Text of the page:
boron

Boron, the element with atomic number 5, takes its name from borax, one of the ores in which it is found. The word borax is from the Old French boras, which in turn takes it from Latin and ultimately from the Arabic bauraq.1

The word borax has been in English use for centuries, found as early as c.1386 when it appears in Chaucer’s General Prologue to the Canterbury Tales in a description of an ointment that could not improve the summoner’s pock-marked face:

Ther nas quyk-silver, lytarge, ne brymstoon,
Boras, ceruce, ne oille of tartre noon,
That hym myghte helpen of his whelkes white,
Nor of the knobbes sittynge on his chekes.

(There was no quicksilver, litharge*, nor brimstone,
Nor any borax, ceruse**, nor oil of tartar,
That might help him with his white pimples,
Or with the knobs sitting on his cheeks.)

(* = lead monoxide; ** = white lead)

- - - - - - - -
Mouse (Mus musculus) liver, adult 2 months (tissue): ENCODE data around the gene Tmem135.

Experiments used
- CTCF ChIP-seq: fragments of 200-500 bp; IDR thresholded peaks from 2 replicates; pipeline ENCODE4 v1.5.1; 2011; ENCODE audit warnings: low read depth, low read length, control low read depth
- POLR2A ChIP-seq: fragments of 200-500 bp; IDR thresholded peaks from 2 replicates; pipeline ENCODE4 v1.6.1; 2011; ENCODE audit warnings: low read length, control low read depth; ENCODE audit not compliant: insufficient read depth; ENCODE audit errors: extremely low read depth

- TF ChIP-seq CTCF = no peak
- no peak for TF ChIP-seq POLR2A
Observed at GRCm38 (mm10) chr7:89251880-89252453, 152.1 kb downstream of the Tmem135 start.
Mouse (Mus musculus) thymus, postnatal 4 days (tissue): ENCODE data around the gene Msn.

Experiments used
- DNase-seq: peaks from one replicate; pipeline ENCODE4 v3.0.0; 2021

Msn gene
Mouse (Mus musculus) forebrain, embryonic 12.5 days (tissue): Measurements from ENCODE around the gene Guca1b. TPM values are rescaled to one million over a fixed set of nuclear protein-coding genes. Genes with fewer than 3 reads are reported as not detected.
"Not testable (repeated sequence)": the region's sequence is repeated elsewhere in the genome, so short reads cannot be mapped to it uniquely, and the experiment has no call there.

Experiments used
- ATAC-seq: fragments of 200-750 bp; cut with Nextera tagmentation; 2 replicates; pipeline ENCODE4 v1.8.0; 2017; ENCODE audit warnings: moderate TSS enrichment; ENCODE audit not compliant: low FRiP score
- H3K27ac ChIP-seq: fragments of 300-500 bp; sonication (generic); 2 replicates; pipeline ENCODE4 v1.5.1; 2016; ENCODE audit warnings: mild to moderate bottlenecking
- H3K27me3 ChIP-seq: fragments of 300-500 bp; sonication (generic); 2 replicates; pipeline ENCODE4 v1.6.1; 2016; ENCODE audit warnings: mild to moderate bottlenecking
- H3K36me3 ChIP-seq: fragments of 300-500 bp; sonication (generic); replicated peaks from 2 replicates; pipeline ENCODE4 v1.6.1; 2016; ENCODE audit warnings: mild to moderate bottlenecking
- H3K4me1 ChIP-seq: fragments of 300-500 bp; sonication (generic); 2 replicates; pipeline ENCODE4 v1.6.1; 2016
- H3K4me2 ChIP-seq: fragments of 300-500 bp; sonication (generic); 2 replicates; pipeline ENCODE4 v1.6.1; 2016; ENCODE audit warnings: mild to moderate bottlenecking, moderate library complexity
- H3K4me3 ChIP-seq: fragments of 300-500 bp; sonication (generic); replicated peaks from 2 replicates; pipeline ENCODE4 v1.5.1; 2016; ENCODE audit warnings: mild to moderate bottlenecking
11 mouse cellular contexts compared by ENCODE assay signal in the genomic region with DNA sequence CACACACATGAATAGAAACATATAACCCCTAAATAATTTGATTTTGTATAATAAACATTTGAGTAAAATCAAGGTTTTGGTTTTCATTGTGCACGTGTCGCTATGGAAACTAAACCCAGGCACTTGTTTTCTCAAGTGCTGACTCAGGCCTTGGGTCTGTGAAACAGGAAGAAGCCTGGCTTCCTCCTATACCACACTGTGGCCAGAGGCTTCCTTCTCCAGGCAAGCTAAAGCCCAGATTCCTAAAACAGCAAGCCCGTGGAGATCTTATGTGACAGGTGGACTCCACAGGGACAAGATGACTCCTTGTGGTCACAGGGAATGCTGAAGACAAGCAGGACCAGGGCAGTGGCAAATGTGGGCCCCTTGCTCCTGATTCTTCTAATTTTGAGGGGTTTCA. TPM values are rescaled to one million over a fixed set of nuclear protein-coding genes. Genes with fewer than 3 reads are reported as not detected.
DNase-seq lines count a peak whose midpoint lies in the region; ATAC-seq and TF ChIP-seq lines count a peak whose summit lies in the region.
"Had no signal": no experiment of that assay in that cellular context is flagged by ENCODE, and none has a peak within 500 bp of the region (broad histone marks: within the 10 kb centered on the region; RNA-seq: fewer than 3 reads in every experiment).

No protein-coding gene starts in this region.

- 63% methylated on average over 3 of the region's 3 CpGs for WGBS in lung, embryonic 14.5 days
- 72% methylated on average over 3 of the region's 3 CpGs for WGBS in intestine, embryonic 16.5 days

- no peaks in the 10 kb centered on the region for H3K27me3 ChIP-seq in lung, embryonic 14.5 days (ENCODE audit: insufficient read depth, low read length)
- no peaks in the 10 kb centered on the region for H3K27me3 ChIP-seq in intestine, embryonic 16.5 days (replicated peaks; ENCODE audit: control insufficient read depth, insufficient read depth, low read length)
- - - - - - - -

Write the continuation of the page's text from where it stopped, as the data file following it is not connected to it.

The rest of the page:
Boron was first isolated by British chemist Humphrey Davy in 1807. The first citation of the word’s use in English is from Davy’s 1812 Elements of Chemical Philosophy:

I first procured boron in October, 1807, by the electrical decomposition of boracic acid.3

The chemical symbol for boron is B, taken from the first letter of the name.


1Oxford English Dictionary, boron, 2nd Edition, 1989, Oxford University Press, accessed 19 August 2009, http://dictionary.oed.com/cgi/entry/50025268.

2Chaucer, Geoffrey, General Prologue, lines 629-33, in The Riverside Chaucer, Third Edition, Larry D. Benson, ed., Houghton Mifflin, New York, 1987.

3Oxford English Dictionary, boron, 2nd Edition, 1989, Oxford University Press, accessed 19 August 2009, http://dictionary.oed.com/cgi/entry/50025394

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